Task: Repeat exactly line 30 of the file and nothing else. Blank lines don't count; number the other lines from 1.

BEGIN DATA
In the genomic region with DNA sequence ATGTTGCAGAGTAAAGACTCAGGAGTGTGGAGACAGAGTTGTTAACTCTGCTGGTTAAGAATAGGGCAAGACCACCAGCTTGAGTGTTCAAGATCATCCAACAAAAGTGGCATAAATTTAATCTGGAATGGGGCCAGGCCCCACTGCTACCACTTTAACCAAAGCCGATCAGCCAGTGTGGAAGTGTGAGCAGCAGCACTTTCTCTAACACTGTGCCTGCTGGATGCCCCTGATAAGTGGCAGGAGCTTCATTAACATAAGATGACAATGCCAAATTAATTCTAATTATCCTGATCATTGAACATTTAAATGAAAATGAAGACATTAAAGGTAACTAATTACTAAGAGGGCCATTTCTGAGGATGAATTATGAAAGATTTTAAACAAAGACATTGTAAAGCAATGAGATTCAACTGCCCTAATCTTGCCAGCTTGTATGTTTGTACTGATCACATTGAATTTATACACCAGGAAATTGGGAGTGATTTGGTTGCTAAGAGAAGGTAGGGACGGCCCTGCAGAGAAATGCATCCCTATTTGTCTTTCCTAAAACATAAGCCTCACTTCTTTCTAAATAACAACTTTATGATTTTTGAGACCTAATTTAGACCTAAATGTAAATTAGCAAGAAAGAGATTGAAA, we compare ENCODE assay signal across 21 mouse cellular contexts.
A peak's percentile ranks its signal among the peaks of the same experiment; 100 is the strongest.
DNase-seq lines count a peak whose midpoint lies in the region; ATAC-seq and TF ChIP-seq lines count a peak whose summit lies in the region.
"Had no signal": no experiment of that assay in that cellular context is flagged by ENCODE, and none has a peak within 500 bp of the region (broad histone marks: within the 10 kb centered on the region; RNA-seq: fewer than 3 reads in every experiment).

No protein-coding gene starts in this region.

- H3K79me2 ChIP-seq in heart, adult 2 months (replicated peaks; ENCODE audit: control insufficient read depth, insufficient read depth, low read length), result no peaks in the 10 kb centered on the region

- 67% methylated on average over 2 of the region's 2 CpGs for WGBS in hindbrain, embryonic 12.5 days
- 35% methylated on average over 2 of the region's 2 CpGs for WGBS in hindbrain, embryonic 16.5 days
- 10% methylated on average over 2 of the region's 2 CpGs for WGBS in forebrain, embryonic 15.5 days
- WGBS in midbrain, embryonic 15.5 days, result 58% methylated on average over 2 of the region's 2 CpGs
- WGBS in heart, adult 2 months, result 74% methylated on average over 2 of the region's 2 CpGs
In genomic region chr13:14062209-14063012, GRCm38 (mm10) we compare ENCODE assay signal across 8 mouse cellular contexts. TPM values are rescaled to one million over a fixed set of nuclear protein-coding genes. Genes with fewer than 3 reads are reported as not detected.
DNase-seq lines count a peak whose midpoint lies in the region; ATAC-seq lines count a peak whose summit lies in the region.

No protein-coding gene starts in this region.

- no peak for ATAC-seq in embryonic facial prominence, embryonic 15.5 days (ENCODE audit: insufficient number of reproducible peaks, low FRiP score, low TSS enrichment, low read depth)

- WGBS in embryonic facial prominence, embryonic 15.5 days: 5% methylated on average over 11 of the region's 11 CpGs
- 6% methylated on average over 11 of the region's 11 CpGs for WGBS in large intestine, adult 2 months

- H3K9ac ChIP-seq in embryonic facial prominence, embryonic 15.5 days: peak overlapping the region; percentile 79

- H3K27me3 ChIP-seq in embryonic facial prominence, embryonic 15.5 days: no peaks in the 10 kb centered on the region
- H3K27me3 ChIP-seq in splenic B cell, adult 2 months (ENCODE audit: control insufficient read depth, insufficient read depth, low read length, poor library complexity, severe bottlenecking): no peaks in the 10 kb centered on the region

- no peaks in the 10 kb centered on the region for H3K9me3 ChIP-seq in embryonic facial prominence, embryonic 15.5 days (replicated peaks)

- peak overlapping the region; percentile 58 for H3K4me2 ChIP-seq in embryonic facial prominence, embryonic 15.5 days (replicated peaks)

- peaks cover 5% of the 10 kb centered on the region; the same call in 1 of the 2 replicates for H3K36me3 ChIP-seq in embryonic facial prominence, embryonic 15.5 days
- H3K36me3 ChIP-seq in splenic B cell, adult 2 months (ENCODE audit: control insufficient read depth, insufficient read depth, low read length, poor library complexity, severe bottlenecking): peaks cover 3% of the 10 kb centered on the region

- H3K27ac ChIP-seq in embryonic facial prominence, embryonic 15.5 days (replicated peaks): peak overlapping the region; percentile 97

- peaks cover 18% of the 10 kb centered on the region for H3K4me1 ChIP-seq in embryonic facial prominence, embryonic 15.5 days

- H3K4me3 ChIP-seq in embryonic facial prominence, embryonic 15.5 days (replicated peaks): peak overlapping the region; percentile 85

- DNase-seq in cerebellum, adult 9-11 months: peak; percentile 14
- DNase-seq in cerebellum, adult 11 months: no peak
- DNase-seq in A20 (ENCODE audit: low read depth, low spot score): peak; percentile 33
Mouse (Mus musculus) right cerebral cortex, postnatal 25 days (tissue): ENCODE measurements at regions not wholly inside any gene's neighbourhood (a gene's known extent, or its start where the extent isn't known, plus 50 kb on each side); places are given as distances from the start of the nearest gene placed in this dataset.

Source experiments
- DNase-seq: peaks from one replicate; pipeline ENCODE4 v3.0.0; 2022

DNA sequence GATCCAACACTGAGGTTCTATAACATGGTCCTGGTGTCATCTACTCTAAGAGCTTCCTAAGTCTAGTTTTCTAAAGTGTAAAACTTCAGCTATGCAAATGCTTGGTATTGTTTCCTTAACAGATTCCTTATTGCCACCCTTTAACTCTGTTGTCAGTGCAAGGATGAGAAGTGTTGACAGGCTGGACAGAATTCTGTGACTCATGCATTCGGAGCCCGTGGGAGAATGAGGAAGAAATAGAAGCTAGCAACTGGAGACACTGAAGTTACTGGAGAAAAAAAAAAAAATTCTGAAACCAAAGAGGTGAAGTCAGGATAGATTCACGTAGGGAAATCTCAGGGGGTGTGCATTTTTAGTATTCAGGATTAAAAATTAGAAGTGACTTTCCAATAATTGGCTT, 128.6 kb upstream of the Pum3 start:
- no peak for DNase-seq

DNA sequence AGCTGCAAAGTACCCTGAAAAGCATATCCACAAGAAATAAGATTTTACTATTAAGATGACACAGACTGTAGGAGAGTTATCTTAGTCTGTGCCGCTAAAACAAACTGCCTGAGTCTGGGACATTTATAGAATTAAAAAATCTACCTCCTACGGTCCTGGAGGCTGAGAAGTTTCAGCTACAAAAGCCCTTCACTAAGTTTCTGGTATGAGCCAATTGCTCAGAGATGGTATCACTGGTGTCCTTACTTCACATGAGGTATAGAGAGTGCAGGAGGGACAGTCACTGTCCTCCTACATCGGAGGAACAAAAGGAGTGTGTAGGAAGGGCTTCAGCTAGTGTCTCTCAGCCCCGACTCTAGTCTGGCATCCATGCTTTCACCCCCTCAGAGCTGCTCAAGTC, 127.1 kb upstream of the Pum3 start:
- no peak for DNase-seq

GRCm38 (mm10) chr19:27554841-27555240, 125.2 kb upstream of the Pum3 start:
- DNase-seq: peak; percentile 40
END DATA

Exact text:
- DNase-seq in A20 (ENCODE audit: low read depth, low spot score): peak; percentile 33